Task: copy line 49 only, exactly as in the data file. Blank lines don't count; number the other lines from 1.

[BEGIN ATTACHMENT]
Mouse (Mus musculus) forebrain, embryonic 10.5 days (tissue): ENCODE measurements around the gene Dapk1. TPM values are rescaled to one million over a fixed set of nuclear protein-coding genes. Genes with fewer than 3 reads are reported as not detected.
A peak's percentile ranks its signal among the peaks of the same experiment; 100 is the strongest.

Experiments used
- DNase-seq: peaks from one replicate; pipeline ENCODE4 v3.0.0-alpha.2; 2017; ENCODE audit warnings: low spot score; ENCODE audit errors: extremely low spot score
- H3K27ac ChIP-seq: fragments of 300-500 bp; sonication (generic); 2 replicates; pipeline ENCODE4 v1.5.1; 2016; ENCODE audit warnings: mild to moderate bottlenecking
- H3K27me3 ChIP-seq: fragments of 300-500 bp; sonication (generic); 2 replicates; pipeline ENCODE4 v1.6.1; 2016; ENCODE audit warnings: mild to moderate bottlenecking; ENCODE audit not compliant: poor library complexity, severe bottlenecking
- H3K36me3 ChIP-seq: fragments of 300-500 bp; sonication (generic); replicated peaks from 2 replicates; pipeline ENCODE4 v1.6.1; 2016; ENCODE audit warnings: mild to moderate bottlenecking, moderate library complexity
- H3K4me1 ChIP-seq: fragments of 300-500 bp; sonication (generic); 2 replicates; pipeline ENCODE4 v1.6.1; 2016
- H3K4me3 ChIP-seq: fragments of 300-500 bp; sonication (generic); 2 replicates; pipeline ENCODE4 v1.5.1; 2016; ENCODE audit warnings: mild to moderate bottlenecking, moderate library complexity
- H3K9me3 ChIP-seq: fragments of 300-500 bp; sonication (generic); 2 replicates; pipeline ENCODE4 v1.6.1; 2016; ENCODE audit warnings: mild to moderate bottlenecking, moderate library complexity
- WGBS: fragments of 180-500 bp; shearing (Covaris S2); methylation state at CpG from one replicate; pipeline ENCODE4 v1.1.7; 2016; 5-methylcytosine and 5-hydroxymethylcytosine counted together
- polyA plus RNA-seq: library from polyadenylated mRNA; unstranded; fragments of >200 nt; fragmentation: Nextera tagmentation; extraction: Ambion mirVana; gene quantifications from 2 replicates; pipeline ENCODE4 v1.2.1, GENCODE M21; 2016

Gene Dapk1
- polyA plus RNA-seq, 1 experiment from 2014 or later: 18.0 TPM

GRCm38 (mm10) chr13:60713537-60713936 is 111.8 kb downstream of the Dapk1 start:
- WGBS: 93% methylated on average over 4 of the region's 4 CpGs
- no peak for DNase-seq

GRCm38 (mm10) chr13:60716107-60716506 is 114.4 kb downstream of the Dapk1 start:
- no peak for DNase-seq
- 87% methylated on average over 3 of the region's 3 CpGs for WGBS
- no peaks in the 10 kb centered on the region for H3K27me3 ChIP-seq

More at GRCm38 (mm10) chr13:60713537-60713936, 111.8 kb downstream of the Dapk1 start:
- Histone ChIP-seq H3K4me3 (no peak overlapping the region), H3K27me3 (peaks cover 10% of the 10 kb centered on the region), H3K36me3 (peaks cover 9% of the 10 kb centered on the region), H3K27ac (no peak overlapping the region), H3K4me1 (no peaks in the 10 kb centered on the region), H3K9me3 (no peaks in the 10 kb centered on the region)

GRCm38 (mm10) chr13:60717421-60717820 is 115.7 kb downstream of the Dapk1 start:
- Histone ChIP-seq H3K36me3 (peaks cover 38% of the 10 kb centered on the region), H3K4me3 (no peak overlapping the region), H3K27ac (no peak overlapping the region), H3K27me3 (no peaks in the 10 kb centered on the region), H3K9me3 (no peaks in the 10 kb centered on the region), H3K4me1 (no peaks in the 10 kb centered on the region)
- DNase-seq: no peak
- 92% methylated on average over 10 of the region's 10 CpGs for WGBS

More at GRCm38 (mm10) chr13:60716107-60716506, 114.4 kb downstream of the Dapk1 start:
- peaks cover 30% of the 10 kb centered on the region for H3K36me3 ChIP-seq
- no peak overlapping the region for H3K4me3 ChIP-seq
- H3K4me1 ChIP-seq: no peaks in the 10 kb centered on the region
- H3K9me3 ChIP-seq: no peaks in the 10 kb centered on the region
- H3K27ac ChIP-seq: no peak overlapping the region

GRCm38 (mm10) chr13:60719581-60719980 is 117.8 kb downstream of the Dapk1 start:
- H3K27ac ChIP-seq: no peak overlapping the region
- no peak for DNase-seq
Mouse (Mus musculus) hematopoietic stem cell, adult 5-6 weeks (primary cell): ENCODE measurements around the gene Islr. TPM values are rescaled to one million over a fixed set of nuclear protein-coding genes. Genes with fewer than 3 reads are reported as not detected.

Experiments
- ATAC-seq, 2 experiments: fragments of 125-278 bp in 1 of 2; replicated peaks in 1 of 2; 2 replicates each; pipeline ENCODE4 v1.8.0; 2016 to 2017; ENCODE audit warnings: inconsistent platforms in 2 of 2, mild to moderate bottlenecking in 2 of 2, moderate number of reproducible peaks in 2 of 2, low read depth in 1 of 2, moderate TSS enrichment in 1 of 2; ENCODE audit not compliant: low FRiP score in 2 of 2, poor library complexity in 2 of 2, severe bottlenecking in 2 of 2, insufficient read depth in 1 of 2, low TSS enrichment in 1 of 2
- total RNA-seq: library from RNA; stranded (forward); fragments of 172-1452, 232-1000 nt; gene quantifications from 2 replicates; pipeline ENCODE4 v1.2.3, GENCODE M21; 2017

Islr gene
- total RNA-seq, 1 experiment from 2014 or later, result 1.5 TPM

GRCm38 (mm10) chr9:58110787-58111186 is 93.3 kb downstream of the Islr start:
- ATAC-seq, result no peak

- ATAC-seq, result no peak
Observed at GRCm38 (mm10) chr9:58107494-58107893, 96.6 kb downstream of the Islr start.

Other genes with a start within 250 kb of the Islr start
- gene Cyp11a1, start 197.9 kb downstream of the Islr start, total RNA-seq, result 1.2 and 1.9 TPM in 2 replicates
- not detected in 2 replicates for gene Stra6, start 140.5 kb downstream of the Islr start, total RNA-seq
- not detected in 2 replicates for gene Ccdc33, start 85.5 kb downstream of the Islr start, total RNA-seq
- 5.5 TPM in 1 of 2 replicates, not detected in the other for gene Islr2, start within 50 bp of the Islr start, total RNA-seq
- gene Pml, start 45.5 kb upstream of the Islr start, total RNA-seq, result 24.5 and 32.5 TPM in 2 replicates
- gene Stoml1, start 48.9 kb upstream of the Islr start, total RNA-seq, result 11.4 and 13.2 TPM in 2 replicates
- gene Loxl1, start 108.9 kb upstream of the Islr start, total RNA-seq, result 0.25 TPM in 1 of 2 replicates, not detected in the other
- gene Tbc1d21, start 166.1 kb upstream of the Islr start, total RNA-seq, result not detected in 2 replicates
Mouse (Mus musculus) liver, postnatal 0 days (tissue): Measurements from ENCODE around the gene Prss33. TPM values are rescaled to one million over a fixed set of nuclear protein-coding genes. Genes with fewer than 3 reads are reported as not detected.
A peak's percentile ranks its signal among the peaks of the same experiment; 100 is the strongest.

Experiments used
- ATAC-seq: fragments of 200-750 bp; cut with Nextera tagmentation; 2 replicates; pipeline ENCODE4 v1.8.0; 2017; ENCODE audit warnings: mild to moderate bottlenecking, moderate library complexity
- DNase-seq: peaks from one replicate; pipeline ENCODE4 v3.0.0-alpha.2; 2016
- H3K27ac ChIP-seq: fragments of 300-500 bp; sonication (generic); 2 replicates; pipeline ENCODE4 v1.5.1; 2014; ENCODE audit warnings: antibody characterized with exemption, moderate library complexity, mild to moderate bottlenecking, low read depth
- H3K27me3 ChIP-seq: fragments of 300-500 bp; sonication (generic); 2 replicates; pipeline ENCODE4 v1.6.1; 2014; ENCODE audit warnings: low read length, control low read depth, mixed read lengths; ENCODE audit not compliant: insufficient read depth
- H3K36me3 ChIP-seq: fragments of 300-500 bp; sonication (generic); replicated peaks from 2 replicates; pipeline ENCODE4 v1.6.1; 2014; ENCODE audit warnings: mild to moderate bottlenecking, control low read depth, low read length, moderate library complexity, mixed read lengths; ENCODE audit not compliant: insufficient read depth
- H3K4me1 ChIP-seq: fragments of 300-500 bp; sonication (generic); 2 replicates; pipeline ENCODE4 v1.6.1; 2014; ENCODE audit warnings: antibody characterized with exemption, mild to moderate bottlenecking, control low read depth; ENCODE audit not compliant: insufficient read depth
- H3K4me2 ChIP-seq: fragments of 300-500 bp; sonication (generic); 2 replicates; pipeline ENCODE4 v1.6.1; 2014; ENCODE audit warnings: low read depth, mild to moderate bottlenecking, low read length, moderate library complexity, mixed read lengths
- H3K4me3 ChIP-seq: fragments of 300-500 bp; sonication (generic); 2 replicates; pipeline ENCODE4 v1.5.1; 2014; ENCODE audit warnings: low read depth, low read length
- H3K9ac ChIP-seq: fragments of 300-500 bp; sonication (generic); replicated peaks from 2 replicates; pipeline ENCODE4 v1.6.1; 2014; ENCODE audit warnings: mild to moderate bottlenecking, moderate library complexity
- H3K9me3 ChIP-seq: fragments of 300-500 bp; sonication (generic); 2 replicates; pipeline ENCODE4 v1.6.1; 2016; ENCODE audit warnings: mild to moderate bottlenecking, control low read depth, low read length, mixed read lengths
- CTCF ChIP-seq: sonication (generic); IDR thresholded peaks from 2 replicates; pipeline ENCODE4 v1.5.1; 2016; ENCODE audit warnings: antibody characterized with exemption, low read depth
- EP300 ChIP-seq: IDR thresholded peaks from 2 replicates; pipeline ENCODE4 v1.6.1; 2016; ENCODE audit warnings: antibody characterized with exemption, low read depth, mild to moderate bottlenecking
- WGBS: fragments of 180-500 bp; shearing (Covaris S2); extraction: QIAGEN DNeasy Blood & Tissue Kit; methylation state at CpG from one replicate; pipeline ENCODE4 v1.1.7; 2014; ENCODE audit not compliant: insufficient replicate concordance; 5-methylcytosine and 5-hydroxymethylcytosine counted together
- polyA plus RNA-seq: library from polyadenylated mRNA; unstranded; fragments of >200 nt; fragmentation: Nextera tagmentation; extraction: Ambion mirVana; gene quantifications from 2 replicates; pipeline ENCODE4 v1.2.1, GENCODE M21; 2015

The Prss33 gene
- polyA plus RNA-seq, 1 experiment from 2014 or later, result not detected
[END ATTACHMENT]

- not detected in 2 replicates for gene Stra6, start 140.5 kb downstream of the Islr start, total RNA-seq